The minister said Bulawayo’s perennial water shortage must be dealt with once and for all, hence the Government last year deployed resources to scale-up borehole system at the Nyamandlovu Aquifer, as a short-term measure.
“I have noticed that Bulawayo is consuming something like 154 megalitres a day of water and part of the water is coming from the Nyamandlovu Aquifer whose output was ramped up by the borehole project. So, that’s an important project in Bulawayo that Bulawayo and the Government achieved,” he said.
Prof Ncube said Bulawayo was also a major beneficiary of the Government’s ERRP, which has seen 65 of its major roads, including Maseyepambili Drive, being targeted under an estimated $625 million budget.
The minister said the US$300 million Beitbridge Border Post upgrade in Matabeleland South, which is being implemented through a public-private partnership arrangement with ZimBorders, was the biggest investment for any city so far in the country.
“I cannot think of any investment of that size in any city that has taken place in the past 30 years. That is quite a massive investment. That will stimulate local demand and create jobs,” he noted.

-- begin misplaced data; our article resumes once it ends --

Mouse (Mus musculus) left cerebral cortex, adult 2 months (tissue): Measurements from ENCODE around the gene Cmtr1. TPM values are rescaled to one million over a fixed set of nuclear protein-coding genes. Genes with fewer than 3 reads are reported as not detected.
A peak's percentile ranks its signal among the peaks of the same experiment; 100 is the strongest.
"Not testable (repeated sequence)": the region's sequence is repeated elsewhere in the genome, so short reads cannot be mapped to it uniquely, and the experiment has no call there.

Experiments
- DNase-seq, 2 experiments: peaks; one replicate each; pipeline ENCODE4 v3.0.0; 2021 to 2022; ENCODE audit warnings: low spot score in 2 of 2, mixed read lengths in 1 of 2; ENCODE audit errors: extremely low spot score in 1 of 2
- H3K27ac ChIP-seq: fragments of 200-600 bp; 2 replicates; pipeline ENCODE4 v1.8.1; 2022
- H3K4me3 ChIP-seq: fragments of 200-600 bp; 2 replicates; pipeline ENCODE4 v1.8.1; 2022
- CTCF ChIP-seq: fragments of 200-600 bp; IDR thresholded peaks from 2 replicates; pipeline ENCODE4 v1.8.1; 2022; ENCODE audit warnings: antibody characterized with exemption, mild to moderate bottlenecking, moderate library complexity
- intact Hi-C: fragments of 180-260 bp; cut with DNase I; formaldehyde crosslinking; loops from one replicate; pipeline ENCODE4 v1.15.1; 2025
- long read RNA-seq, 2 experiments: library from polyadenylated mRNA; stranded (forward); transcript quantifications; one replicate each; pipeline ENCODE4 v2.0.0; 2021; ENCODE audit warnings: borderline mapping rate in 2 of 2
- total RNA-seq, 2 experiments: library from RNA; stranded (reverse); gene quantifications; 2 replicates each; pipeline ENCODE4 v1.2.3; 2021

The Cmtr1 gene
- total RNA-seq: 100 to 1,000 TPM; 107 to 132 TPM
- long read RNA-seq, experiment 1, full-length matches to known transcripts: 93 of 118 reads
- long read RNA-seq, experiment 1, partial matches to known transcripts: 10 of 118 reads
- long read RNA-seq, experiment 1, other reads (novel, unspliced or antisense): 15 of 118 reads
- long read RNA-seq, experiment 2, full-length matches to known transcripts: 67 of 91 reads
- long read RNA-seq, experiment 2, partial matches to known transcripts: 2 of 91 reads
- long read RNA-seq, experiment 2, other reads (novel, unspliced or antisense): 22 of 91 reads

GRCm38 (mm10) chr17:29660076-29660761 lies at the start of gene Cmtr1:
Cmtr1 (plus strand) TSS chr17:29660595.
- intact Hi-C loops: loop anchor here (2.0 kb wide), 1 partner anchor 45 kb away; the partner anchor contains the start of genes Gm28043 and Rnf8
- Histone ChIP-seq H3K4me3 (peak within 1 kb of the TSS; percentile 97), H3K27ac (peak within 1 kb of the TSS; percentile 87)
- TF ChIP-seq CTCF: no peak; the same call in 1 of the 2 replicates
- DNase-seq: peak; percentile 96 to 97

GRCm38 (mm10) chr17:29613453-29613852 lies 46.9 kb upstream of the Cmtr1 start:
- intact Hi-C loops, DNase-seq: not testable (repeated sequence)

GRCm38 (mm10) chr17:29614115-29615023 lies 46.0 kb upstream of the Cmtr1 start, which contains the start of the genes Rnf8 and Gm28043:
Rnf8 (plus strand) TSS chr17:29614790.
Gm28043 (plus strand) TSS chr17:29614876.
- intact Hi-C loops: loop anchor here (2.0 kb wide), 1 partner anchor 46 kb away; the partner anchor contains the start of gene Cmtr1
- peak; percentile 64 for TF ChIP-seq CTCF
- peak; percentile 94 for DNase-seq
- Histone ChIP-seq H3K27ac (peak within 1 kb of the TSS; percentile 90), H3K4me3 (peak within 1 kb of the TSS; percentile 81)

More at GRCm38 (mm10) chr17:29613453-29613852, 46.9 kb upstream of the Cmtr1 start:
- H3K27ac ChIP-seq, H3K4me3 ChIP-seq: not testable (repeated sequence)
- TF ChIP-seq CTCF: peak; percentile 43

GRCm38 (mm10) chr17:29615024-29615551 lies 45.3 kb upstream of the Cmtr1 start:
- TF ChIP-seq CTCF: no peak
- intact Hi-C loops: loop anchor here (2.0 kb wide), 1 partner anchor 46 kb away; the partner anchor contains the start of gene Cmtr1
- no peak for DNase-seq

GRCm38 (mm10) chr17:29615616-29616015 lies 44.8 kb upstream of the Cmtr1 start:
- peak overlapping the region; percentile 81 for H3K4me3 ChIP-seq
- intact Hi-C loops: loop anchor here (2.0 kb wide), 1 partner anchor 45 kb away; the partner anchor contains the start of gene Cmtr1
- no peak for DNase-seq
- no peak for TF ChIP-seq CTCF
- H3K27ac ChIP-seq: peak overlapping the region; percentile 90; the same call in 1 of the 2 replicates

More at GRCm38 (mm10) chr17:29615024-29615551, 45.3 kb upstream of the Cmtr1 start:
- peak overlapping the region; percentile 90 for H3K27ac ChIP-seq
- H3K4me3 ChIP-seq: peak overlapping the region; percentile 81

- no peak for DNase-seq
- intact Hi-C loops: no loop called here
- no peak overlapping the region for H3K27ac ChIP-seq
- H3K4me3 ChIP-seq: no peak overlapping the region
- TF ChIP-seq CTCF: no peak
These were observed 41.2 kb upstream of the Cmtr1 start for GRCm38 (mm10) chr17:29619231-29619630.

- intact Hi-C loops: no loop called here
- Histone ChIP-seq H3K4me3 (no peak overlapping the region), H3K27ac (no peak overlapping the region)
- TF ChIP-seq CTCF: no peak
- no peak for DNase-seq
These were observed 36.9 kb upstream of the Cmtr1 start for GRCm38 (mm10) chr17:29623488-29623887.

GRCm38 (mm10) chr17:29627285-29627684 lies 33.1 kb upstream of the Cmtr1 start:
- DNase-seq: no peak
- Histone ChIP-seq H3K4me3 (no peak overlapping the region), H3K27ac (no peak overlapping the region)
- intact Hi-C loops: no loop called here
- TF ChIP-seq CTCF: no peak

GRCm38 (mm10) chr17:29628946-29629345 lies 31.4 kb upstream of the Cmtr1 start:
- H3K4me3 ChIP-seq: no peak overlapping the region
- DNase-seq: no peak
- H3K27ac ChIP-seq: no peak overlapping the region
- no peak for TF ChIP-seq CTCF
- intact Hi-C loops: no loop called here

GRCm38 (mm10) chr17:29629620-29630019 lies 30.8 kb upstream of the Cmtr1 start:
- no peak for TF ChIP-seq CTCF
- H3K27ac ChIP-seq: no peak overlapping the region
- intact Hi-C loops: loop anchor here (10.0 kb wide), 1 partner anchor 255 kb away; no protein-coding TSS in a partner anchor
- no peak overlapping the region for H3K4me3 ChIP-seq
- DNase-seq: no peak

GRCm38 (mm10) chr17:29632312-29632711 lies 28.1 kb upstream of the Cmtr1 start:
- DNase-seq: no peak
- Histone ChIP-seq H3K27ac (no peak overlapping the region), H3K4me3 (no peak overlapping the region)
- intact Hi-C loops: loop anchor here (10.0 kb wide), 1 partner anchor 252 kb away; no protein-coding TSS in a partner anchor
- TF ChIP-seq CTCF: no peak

“We expect that at the beginning of October the commercial port/route will be opened so that trucks will begin to use that followed by the passenger port and other parts of the facility will be opened in due course so that is progress in the Beitbridge area.”
Despite pressure on state resources, Prof Ncube said two other projects in Matabeleland South — Thuli-Manyange Dam, which is under construction as well as the Gwanda-Maphisa Road, were being prioritised. He also revealed that Matabeleland South was a major beneficiary of the public borehole drilling programme.
“In Matabeleland South we have a large number of boreholes drilled, we have about 160 boreholes, in fact there is another instance in Matobo where we drilled 22 boreholes,” said Prof Ncube.
“As a country we have revamped and drilled about 3 000 boreholes and Mat South stands out in the country as the largest beneficiary in the borehole drilling.”
In Matabeleland North, Prof Ncube said the Government has set aside resources to rehabilitate Bulawayo-Tsholotsho Road, Bulawayo-Nkayi Road, Kwekwe-Nkayi-Lupane Road, which is expected to cut distance from Harare-Midlands and linking with Vic-Falls.
Moving to hospitals, Prof Ncube said there is “excellent progress” in terms of revamping the doctors’ cottages at Mpilo Central Hospital that were gutted by fire a few months ago.
“We are determined to finish those in a few months and also to re-develop the mortuary, and through these resources from the IMF (SDR funds), we will further upgrade the central health facilities,” he said.
“We have seen the development in Ekusileni, which has been revamped and we appreciate the support from the corporate sector. A lot has been happening and it is pleasing we have tried to achieve in the projects what has not been done in 30 to 40 years.”
The minister said efforts were also underway to invest more in the housing sector with focus on projects such as the redevelopment of Makokoba, one of the oldest suburbs in Bulawayo.